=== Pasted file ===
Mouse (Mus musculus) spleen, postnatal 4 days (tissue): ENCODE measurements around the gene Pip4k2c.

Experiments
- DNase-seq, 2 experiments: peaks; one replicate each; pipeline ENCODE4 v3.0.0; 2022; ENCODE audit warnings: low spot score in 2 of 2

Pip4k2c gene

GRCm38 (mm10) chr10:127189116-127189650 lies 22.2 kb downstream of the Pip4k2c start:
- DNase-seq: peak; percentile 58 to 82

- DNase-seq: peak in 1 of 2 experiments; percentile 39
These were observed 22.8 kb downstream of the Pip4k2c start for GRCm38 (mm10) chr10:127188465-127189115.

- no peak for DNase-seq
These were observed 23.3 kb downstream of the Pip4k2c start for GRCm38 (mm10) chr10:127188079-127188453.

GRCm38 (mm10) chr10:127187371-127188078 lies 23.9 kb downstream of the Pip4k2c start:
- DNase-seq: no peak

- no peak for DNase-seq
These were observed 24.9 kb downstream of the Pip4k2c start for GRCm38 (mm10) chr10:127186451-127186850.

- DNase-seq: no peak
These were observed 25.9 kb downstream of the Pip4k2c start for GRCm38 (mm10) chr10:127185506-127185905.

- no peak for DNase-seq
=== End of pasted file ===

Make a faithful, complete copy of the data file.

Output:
Mouse (Mus musculus) spleen, postnatal 4 days (tissue): ENCODE measurements around the gene Pip4k2c.

Experiments
- DNase-seq, 2 experiments: peaks; one replicate each; pipeline ENCODE4 v3.0.0; 2022; ENCODE audit warnings: low spot score in 2 of 2

Pip4k2c gene

GRCm38 (mm10) chr10:127189116-127189650 lies 22.2 kb downstream of the Pip4k2c start:
- DNase-seq: peak; percentile 58 to 82

- DNase-seq: peak in 1 of 2 experiments; percentile 39
These were observed 22.8 kb downstream of the Pip4k2c start for GRCm38 (mm10) chr10:127188465-127189115.

- no peak for DNase-seq
These were observed 23.3 kb downstream of the Pip4k2c start for GRCm38 (mm10) chr10:127188079-127188453.

GRCm38 (mm10) chr10:127187371-127188078 lies 23.9 kb downstream of the Pip4k2c start:
- DNase-seq: no peak

- no peak for DNase-seq
These were observed 24.9 kb downstream of the Pip4k2c start for GRCm38 (mm10) chr10:127186451-127186850.

- DNase-seq: no peak
These were observed 25.9 kb downstream of the Pip4k2c start for GRCm38 (mm10) chr10:127185506-127185905.

- no peak for DNase-seq